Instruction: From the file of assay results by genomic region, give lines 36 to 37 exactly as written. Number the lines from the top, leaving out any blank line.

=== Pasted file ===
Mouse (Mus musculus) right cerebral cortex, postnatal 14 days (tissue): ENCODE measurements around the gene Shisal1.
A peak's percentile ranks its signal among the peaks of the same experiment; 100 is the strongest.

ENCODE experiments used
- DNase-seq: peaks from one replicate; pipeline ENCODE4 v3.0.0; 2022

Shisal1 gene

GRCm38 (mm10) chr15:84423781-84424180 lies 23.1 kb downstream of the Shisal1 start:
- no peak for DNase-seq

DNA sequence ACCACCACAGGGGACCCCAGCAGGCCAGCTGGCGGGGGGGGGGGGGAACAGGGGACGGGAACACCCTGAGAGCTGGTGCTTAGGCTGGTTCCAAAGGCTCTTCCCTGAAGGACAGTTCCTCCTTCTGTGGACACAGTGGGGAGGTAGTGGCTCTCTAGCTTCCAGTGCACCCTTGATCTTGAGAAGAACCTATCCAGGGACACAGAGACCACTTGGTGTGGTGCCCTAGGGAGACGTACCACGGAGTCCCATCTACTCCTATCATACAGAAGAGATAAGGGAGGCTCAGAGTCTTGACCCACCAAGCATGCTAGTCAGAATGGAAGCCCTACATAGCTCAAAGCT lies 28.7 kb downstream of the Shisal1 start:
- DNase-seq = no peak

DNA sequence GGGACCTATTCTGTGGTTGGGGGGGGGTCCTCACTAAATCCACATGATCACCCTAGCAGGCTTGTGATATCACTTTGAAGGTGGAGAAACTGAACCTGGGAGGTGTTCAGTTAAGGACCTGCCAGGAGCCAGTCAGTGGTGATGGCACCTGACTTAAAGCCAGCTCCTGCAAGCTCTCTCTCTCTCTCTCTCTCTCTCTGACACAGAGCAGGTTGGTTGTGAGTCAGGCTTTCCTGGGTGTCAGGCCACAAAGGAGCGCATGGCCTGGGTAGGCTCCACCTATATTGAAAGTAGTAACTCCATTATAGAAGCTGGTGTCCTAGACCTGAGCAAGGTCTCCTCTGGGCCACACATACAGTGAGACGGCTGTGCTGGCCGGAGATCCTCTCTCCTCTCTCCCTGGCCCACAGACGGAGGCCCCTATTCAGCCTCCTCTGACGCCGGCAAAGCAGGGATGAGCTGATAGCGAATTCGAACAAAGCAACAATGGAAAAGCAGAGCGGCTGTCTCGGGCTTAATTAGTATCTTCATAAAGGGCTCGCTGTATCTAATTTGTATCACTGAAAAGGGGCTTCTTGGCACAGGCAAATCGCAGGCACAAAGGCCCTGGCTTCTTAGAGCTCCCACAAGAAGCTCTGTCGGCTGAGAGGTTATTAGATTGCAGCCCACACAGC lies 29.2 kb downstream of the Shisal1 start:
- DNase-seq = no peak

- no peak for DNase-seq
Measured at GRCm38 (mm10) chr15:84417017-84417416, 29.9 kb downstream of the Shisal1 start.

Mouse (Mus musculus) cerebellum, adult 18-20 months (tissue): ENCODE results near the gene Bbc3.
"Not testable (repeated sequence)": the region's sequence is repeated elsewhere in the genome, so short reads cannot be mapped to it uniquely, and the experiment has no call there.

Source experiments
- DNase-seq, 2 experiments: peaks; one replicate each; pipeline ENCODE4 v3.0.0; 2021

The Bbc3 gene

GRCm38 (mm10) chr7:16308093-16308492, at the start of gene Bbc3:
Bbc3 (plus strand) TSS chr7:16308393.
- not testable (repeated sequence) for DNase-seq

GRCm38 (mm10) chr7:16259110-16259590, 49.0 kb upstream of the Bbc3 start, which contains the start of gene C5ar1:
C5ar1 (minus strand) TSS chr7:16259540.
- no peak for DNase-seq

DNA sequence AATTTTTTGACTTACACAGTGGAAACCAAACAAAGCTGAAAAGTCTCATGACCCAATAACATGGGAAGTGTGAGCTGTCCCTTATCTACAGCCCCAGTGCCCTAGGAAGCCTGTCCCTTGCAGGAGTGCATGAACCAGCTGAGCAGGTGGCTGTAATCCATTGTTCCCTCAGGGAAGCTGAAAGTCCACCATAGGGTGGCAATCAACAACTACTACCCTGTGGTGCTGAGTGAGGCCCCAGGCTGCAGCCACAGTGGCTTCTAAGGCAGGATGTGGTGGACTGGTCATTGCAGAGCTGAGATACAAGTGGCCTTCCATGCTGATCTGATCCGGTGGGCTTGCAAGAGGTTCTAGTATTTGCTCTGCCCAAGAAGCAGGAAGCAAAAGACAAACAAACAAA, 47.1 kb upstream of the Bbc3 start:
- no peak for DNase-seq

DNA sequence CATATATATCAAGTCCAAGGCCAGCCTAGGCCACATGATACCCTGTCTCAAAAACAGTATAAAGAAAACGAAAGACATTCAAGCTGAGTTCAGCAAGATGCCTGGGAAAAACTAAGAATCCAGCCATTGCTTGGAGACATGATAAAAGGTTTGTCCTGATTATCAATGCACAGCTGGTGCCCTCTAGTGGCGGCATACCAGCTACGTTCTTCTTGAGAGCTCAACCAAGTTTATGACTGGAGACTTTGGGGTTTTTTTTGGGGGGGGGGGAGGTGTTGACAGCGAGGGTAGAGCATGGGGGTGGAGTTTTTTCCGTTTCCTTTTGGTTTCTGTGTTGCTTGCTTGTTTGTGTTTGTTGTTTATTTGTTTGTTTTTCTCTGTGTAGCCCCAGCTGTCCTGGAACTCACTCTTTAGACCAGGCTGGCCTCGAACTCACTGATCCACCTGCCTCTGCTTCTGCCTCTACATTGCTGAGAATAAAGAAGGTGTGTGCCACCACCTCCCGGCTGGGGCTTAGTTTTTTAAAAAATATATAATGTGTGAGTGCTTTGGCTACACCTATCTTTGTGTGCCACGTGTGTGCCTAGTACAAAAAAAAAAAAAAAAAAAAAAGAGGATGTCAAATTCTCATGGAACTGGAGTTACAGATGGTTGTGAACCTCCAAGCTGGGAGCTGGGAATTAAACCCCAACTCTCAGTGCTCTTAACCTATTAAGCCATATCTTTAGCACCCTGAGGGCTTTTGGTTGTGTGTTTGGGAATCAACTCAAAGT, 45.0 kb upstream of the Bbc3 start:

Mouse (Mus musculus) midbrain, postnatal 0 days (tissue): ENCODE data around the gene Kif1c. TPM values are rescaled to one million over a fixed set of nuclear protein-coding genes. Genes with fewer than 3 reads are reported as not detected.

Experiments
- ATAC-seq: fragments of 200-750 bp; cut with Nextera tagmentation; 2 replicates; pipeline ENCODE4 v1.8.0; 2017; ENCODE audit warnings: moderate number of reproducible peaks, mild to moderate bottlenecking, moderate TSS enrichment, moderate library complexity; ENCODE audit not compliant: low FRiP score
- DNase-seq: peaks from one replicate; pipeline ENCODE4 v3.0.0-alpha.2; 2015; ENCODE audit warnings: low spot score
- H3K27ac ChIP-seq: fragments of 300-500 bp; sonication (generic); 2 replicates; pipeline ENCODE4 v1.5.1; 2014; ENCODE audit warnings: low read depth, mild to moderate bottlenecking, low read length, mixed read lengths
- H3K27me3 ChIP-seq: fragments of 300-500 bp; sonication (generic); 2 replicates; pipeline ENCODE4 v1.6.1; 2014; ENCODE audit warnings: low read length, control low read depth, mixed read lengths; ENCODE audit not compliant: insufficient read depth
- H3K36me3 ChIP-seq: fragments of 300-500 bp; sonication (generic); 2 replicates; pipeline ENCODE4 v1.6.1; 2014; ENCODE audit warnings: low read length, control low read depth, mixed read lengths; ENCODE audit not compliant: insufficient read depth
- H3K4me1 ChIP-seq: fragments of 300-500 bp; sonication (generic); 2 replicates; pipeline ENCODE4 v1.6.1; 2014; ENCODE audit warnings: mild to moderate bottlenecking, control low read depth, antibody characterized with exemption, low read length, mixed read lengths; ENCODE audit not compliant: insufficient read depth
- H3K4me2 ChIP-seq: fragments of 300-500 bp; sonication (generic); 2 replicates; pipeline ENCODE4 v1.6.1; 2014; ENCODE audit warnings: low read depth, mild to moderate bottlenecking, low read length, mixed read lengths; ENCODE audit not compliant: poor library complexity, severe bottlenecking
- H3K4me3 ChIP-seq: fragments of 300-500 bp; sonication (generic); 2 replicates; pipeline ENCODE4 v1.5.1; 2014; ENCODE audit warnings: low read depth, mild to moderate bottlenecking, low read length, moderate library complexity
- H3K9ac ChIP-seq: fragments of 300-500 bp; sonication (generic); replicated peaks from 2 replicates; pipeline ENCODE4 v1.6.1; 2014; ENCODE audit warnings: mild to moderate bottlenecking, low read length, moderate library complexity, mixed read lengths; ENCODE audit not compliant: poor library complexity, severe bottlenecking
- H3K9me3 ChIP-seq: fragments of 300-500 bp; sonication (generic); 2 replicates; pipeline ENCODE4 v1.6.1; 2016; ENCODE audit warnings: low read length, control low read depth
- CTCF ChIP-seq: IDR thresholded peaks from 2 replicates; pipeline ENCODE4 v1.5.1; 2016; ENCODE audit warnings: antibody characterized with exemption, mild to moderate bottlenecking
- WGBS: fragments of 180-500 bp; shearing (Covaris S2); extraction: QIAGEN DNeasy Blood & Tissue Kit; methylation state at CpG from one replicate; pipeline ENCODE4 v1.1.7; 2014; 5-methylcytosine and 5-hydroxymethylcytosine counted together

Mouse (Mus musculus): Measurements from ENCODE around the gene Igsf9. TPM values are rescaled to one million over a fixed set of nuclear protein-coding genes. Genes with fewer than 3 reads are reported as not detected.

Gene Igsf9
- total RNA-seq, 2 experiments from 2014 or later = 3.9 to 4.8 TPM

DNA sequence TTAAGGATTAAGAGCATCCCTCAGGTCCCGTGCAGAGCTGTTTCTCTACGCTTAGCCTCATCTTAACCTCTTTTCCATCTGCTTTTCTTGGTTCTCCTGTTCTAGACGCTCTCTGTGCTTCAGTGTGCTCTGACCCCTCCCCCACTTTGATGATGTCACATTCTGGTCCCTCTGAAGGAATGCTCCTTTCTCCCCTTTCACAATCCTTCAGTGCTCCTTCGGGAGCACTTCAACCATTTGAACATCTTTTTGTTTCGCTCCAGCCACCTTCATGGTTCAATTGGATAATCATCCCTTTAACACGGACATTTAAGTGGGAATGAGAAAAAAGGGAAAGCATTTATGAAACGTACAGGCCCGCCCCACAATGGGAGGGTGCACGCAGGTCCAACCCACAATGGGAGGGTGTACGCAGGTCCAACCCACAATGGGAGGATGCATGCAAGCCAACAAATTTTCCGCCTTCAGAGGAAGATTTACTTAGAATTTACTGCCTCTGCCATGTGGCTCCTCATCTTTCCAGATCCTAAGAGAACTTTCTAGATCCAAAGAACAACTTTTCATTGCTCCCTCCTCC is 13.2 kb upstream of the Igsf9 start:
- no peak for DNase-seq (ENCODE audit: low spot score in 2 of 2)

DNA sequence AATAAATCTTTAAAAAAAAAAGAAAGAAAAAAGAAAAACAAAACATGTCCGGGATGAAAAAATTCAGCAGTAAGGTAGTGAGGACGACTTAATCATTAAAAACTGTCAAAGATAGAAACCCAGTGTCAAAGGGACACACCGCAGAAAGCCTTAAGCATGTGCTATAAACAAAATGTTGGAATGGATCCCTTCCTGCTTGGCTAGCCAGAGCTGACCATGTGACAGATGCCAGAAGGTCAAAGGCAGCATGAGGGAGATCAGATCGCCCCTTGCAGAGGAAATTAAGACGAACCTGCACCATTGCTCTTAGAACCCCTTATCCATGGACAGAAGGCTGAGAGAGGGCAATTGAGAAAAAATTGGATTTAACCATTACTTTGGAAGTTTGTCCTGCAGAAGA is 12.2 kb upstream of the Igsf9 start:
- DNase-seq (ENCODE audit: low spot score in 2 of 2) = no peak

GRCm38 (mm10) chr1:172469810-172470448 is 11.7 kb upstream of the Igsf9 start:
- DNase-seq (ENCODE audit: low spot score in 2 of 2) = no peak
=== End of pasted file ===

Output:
- H3K4me2 ChIP-seq: fragments of 300-500 bp; sonication (generic); 2 replicates; pipeline ENCODE4 v1.6.1; 2014; ENCODE audit warnings: low read depth, mild to moderate bottlenecking, low read length, mixed read lengths; ENCODE audit not compliant: poor library complexity, severe bottlenecking
- H3K4me3 ChIP-seq: fragments of 300-500 bp; sonication (generic); 2 replicates; pipeline ENCODE4 v1.5.1; 2014; ENCODE audit warnings: low read depth, mild to moderate bottlenecking, low read length, moderate library complexity